Picture perfect image lacking at BGSU PDF Print E-mail
Written by JAN LARSON McLAUGHLIN Sentinel-Tribune Editor   
Monday, 24 June 2013 09:19
Bowling Green State University only has one chance to make a good first impression on prospective students and their parents. But the school's mismatched buildings, parking lots on the fringe of campus and lack of consistent landscaping does not project the postcard image that many seek.
So on Friday, the BGSU Board of Trustees listened to plans to spruce up landscaping, create picturesque entrances to campus and form standards for future building designs.
Steve Krakoff, head of capital planning for BGSU, noted that universities often fall into two categories of building design - those that stick to one style and those that don't.
Miami University, for example, has remained consistent with Georgian style buildings on campus, Krakoff said. In contrast, the University of Cincinnati is known for its "riotous array of styles."
BGSU has "diverse architectural aesthetics," with each building representing the design of the period it was constructed.
"We've got a hundred years of history on this campus," with different building designs reflecting that, Krakoff said. "Each proudly represents the architecture of its day."
But that diversity is met with criticism by some who prefer a more consistent architecture. Krakoff mentioned a couple non-traditional buildings as the Jerome Library and the new Wolfe Center for the Arts.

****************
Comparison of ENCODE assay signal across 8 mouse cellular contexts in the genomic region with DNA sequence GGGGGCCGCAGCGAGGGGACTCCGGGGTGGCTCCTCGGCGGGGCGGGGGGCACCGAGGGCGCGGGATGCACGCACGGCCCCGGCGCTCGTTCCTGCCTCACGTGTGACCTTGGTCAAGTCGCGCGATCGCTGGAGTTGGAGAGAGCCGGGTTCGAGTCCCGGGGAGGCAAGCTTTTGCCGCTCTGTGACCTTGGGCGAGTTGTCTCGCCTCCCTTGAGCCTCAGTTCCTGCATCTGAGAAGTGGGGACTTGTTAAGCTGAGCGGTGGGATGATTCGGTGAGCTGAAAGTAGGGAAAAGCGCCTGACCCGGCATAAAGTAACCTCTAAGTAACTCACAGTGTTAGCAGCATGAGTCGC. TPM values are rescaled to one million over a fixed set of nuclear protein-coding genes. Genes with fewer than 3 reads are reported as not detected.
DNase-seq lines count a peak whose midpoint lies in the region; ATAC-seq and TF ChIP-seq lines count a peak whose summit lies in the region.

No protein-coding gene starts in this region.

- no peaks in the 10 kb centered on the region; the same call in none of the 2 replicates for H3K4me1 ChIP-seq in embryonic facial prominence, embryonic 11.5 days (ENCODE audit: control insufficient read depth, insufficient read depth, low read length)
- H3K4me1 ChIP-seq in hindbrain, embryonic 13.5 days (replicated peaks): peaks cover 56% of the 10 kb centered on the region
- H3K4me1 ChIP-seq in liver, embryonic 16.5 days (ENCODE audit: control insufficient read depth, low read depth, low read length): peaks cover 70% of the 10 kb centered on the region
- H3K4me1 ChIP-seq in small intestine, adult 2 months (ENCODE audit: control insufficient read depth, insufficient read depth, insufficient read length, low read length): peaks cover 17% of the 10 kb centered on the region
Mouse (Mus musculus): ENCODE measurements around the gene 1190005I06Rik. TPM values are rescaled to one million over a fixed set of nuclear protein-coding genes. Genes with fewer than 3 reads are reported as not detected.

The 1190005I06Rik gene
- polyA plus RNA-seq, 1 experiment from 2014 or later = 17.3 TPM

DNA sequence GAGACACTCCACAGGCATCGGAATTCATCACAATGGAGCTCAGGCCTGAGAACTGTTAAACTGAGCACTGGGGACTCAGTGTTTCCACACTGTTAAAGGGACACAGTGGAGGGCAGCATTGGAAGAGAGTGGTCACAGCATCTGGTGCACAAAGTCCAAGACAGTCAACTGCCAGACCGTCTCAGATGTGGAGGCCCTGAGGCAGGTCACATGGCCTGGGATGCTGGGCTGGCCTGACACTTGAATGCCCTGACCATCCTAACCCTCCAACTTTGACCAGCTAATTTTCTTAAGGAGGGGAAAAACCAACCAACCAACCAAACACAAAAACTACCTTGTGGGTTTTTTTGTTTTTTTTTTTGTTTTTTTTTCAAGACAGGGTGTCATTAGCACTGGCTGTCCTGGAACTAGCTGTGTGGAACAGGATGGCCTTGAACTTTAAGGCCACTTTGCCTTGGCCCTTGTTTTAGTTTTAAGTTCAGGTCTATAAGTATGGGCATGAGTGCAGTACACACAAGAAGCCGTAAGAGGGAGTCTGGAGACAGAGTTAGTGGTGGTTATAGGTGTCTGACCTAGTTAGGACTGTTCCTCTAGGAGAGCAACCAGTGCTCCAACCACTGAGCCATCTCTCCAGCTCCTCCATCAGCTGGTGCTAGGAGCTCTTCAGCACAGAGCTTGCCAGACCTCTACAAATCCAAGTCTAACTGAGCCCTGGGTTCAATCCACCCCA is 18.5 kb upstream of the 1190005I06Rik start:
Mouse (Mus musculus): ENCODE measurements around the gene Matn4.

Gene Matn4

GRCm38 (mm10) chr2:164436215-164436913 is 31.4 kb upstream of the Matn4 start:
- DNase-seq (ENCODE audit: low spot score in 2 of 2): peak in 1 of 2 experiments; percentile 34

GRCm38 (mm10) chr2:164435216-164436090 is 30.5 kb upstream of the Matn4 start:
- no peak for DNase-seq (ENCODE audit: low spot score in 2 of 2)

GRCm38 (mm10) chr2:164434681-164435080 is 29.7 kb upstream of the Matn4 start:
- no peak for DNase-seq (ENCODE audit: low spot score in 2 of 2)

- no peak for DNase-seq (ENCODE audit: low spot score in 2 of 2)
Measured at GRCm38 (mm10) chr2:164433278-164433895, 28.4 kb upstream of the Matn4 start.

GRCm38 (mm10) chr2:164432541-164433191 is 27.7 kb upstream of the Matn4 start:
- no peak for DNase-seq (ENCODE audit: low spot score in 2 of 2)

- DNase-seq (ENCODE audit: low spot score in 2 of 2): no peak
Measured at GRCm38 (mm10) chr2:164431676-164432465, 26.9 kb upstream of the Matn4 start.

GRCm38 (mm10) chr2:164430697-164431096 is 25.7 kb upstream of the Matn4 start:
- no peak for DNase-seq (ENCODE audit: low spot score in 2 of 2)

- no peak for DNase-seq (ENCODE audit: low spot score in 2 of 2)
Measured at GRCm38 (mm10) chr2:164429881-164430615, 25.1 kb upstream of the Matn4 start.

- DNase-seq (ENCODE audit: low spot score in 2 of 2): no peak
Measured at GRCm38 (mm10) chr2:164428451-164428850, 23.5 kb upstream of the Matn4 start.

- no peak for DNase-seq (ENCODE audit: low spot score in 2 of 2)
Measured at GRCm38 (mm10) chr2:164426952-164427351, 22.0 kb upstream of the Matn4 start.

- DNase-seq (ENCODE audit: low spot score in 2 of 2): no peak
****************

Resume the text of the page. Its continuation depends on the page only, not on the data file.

Krakoff asked the trustees to consider coming up with uniform standards for future buildings on campus. The standards could provide for some freedom of architectural expression - but not so much that future buildings clash with existing structures.
The standards could cover such items as exterior colors, and could allow for the evolution of design and consistency at the same time, he said.
The trustees took the recommendation under advisement, but wanted to study the materials Krakoff had gathered before adopting any standards that future trustees would have to follow.
Krakoff also presented plans Friday for a "simple and elegant" landscaping plan that could transform the look of the campus.
"This is not just a bunch of trees and bushes," he said.
"The outdoor environment is every bit as important" as the buildings on campus, Krakoff said.
Currently the initial impression is lacking for visitors entering from Interstate 75, from Ohio 25 and from downtown Bowling Green, he said.
As part of an overall master plan for the university, Krakoff said new attractive gateways to campus are planned on Thurstin Avenue, where the Administration Building will be torn down opening up a new "reconnect with the city."
Another "entry plaza" is planned off Wooster Street at South College Avenue.
"Today it's an asphalt parking lot - not attractive in any way," Krakoff said.
And a campus "promenade" is planned at Mercer Road and Wooster Street, with water features, seating, landscaping and "pedestrian amenities."
The "library mall" will be enhanced by the demolition of the Education Building. And on the northwest side of campus, landscaping will be used to unite it with the rest of campus. "We have some challenges here," Krakoff said.
The effort to make a good first impression will extend further, with plans to make BGSU's presence known to motorists on I-75.
"We want to reclaim that front door," Krakoff said. Conceptual drawings were presented showing BGSU's name on the Wooster Street overpass and a sign announcing the I-75 exit as the home of BGSU along with landscaping in the grassy areas at the exit ramps.

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